Things I will miss about Sarajevo:

Hearing the church bells when I walk to my internship in the morning.

Hearing the call to prayer when I walk back from my internship in the afternoon.

The 24 hour pekara, and buhtla.

Exploring the shops in copper alley.

Conversations in broken English with my co-workers, and the convenience of Google Translate.

The eleven year-old girl who has autism that I have been lucky enough to spend some time with.

Conversations with the locals.

FOOD!!! All of it!

Things I look forward to when I get home:

My fiance, friends, and family.

My cat.

My HUGE bed.



The insight from this experience which I may not gain until I have returned home.


During our time here I have been trying to photograph all of the graffiti I come across.  This cat can be found surrounded by any number of flowers in many places throughout the city.  A few weeks ago I discovered that the cat signifies a location where children were killed during the war.  This fact makes it more difficult to take a photo of the art.  On the other hand, I find it to be a reminder of how war has consequences beyond the harm to those who are soldiers, and I also appreciate these small memorials to the children who were lost.

A writer and former professor from Gettysburg College visited ZeneZenama last week and interviewed our Director.  This was all very interesting, but the “a ha” moment for me was during a conversation with a young woman who mainly works with the organization’s finances.  She said that her reasons for considering herself to be a feminist come from what she saw in her mother during the war.  She was about 7 years old when the war began, and she recalls having to move a lot.  Her father was gone, and her mother had to provide for her and her brother.  She says that there was always some food, they always had water, and her mother worked very hard to ensure they had what they needed to survive.  She said that reflecting on the how her mother and other women dealt with these circumstances during the war is why she is a feminist today.

Family Meals

I recently attended the film “Family Meals” which is a documentary being shown as a part of the Sarajevo Film Festival.  It’s about the director, who is a Croatian woman and also a lesbian.  The film was comprised of conversations she had about her sexuality while making and eating meals with different family members.  The concept and the film were both wonderful, and I enjoyed it very much.  I have always considered myself to be open-minded about and supportive of the LGBT community, and having close relationships with both gay and transgendered individuals has contributed to this.  When the film ended, the director answered questions from the audience.  One person asked if she thought that her family life, which is far from the accepted idea of “traditional” is what made her gay.  At first I was appalled by the question, until I realized where I was.  The LGBT community in the U. S. has certainly created progress as far as societal attitudes, but still has a great distance to go in Eastern Europe.  In this region of the world, the same community has even further.  The distributor of the film stood up and expressed that she completely backs this film, and fully intends to screen it wherever possible-especially in this region.  She said that the fact that people have questions of this variety demonstrates what an important message the film contains and how badly the public needs to see it.  I agreed entirely.  Then I thought about how difficult of a challenge the LGBT community in this area faces.  Coming from someone who thought they understood the population, and subsequently had their mind blown at GSSW while simultaneously agreeing that both gender and sexuality exist on a spectrum, I cannot imagine trying to get the people who live in this region to understand that concept any time soon.  There is so much to be done to educate the people about this topic, and to fight negative societal attitudes toward the LGBT community here.  Trying to take the perspective of someone in the LGBT community in this region and examining the battle that lies ahead is a daunting task.  This becomes even more daunting when considering that in Sarajevo, tensions among different populations are so tangible.  It could be that being gay in a city that is struggling with ethnic tension and coming back from war would make it difficult to try to educate people on another difference, which may be common ground for all ethnicities to come together and agree to be against. I do believe, however, that this film will have an important impact on educating Eastern Europeans and creating positive change for everyone involved.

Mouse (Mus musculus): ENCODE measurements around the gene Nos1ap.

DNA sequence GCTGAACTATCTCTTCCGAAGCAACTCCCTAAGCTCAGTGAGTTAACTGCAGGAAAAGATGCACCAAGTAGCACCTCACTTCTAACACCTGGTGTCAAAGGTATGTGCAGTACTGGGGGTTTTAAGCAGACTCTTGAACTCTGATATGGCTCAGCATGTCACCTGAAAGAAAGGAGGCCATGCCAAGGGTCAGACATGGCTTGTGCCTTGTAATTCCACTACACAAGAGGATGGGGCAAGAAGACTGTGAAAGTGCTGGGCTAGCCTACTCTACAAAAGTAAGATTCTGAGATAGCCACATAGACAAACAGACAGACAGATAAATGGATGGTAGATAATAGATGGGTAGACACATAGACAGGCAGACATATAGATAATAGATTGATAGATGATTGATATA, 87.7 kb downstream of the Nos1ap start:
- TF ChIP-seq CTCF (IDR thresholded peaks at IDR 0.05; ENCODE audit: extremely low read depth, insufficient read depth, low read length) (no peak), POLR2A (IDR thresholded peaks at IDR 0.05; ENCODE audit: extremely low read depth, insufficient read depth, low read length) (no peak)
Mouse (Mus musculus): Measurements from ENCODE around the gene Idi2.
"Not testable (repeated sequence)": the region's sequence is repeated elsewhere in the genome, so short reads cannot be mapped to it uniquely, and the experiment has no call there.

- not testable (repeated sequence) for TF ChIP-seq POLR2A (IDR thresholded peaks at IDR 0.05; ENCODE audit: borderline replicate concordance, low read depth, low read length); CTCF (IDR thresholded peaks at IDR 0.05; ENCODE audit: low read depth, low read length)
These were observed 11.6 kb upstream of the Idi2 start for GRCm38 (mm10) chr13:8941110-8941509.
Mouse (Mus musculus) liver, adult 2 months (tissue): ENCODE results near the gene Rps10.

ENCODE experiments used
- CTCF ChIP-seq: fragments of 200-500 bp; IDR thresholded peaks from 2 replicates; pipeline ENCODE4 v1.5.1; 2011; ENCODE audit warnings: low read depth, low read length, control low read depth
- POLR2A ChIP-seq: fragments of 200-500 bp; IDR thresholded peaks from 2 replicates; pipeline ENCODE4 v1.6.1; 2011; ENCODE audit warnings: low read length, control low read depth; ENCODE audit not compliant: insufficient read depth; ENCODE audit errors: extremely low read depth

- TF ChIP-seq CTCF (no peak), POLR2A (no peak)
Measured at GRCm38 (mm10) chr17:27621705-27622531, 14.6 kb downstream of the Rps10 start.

Spent the weekend in Dubrovnik with a few classmates. We had an excellent time, once we figured out how to avoid upsetting the bus drivers. I thought it was difficult to break large bills in Sarajevo, but I had a far more difficult time in Croatia. We decided to walk the walls around the old city, which seemed like the best way to see all of the sights and stay within our time constraints. It was great, and the view was amazing. I have been told several times how to convert Celsius to Fahrenheit, but I can’t do that much math in my head. I have decided that it was about 200 degrees, and I wasn’t prepared to battle several flights of stairs in the intense heat. I just about melted on a few occasions, but there was enough available water to avoid any serious issues. Later that evening we sampled the wine which lived up to the hype-it was delicious. Overall, it was a fantastic weekend spent sightseeing and bonding with friends.